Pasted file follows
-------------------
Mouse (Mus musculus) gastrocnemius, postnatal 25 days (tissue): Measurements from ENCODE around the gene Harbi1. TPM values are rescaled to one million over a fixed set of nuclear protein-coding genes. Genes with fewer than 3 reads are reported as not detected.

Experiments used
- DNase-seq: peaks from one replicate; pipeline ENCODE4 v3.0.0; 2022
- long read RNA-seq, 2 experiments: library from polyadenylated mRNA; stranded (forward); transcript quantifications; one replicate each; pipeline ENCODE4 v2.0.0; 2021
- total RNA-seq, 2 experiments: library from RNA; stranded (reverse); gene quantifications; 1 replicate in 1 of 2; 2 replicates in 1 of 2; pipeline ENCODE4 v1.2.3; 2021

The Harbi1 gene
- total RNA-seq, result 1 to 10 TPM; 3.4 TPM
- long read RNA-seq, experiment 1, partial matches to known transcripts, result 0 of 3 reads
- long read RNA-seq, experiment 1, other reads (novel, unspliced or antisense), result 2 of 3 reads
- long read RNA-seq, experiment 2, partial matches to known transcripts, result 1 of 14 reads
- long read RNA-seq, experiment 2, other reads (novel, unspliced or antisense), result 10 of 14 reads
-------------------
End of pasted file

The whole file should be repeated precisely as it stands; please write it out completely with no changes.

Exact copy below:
Mouse (Mus musculus) gastrocnemius, postnatal 25 days (tissue): Measurements from ENCODE around the gene Harbi1. TPM values are rescaled to one million over a fixed set of nuclear protein-coding genes. Genes with fewer than 3 reads are reported as not detected.

Experiments used
- DNase-seq: peaks from one replicate; pipeline ENCODE4 v3.0.0; 2022
- long read RNA-seq, 2 experiments: library from polyadenylated mRNA; stranded (forward); transcript quantifications; one replicate each; pipeline ENCODE4 v2.0.0; 2021
- total RNA-seq, 2 experiments: library from RNA; stranded (reverse); gene quantifications; 1 replicate in 1 of 2; 2 replicates in 1 of 2; pipeline ENCODE4 v1.2.3; 2021

The Harbi1 gene
- total RNA-seq, result 1 to 10 TPM; 3.4 TPM
- long read RNA-seq, experiment 1, partial matches to known transcripts, result 0 of 3 reads
- long read RNA-seq, experiment 1, other reads (novel, unspliced or antisense), result 2 of 3 reads
- long read RNA-seq, experiment 2, partial matches to known transcripts, result 1 of 14 reads
- long read RNA-seq, experiment 2, other reads (novel, unspliced or antisense), result 10 of 14 reads